God gave each of us these beautiful temples that were made in His image. It is imperative that we take care of them and treasure them just as He treasures us.
The U.S. health care system can improve care for all patients at the end of life. However, this system still denies black patients the kinds of interventions that white patients often take for granted.
We don’t mean to lie, but when someone asks us how we’re doing, it is much easier to say that we are “fine” or “blessed” than to tell the whole truth. We are not always fine. Pull yourself up with one of these eight suggestions.
Making healthcare decisions bears witness to the power of agency, advocacy, and the humanity of African-Americans. For some, it may seem like just a document, but for us it is an act of resistance, and an act of freedom, and an act of justice.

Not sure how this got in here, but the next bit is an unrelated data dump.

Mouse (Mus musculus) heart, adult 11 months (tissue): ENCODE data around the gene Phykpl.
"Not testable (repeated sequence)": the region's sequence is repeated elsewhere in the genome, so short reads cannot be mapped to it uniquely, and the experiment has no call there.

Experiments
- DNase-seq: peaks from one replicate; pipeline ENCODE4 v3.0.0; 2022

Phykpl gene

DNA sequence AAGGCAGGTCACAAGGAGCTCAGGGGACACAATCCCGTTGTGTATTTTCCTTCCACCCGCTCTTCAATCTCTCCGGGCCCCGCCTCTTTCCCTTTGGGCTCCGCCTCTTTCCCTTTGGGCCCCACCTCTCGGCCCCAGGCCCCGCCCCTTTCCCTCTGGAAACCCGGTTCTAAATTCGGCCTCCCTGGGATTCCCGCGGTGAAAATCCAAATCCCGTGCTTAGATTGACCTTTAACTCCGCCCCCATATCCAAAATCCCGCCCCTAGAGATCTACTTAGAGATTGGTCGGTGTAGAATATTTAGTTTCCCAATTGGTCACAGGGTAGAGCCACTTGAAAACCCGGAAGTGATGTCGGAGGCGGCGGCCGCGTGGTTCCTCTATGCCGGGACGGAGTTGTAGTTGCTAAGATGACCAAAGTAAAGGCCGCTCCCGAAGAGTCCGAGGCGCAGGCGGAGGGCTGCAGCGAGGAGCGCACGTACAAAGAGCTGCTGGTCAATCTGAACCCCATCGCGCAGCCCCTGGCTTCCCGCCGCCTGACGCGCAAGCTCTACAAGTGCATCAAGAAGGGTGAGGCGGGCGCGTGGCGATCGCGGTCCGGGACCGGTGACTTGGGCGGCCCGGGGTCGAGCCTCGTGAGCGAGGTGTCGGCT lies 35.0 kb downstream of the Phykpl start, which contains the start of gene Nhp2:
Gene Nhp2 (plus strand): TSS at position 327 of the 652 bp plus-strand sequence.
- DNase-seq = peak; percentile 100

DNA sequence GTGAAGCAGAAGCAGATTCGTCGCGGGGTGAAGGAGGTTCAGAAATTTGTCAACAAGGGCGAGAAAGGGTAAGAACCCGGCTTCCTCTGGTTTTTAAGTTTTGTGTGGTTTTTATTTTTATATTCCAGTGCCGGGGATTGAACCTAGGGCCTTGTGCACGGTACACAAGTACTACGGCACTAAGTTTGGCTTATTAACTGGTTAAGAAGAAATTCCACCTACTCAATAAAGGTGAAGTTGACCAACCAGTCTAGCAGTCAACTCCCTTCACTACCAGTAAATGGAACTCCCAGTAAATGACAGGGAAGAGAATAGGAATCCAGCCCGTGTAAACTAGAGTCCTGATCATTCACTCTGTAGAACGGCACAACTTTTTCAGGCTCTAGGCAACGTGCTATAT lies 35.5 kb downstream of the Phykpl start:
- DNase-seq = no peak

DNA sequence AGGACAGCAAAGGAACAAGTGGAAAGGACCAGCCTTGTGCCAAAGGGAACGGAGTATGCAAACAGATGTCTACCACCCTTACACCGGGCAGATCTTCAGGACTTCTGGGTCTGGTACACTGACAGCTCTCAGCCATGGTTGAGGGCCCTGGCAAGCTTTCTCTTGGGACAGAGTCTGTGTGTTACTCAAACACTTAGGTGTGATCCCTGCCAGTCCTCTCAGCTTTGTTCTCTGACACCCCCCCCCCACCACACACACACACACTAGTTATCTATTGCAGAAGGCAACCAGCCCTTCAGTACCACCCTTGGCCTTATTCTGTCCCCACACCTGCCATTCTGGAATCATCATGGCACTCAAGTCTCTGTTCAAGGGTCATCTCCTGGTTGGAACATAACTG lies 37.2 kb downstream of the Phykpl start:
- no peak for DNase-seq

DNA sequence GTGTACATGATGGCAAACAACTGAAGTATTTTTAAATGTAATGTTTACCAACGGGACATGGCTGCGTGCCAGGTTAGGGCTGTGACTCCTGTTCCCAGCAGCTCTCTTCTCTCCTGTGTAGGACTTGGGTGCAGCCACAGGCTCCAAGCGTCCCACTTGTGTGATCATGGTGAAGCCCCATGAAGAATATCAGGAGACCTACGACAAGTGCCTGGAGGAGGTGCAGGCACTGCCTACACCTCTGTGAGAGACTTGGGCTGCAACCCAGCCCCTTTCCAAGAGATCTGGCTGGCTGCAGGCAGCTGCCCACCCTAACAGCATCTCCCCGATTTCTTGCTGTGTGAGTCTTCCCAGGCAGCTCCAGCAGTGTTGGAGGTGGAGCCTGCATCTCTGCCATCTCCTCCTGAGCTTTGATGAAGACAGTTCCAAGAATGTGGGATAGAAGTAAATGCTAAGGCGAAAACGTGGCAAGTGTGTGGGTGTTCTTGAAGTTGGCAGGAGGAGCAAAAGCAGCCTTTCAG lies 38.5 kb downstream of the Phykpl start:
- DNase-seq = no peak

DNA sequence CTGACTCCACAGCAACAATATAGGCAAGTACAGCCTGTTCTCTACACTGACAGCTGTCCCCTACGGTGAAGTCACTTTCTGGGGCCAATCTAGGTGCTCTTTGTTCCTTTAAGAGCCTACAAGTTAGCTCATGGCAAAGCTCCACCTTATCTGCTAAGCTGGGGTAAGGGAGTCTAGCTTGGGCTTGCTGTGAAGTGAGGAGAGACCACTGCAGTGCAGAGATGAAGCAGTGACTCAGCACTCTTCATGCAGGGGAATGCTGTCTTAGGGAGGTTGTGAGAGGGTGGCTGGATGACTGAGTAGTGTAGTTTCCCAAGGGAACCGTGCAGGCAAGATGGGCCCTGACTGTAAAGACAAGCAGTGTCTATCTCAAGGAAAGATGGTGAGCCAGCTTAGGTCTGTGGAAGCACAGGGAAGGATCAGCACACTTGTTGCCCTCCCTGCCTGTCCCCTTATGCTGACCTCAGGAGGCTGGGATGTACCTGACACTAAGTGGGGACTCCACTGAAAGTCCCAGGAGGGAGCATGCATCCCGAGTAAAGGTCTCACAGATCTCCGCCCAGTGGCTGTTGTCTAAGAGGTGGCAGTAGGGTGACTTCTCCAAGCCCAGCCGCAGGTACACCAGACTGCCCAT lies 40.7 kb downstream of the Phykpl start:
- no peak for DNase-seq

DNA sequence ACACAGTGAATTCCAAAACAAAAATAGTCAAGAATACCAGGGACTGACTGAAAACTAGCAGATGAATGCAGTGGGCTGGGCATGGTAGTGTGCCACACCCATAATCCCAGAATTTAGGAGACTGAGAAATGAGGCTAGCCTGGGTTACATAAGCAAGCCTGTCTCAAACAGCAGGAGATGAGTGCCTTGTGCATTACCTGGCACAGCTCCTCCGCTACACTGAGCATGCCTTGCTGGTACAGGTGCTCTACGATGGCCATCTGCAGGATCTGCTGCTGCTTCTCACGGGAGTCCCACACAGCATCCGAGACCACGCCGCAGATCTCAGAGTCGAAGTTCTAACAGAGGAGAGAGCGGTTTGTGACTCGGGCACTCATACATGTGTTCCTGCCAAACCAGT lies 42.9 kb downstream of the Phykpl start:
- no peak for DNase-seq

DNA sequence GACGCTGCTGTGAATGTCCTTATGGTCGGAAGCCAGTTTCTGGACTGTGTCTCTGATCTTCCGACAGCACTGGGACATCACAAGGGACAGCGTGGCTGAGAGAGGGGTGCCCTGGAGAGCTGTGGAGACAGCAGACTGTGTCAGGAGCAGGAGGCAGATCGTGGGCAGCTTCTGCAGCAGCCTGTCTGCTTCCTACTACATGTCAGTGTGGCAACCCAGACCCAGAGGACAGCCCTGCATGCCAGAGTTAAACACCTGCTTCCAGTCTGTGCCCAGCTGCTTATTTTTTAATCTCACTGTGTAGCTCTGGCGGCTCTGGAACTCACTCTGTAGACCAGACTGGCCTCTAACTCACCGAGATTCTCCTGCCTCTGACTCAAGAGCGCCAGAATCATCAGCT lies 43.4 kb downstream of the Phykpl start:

One of the top resolutions on everyone’s list is losing weight and getting in shape. Working out can be no fun at all, but over the last few years people have created dynamic fitness programs that are fun and effective.
“I think we should all be faith-based. We would all treat each other better, respect each other more. It should permeate everything we do.” — Dr. Shreni N. Zinzuwadia, a critical care specialist in Newark, NJ
Researchers, using federal survey data, note a significant increase in diagnosis and also find a rise in the rates among girls and people of color.
Health workers operating at faith communities in New York City were able to significantly lower and manage hypertension in black communities
Historically, women tend to be the stalwarts when it comes to religion, while men attend religious services less often and are less likely to say their faith is very important to them. But a new analysis shows that black men defy this trend.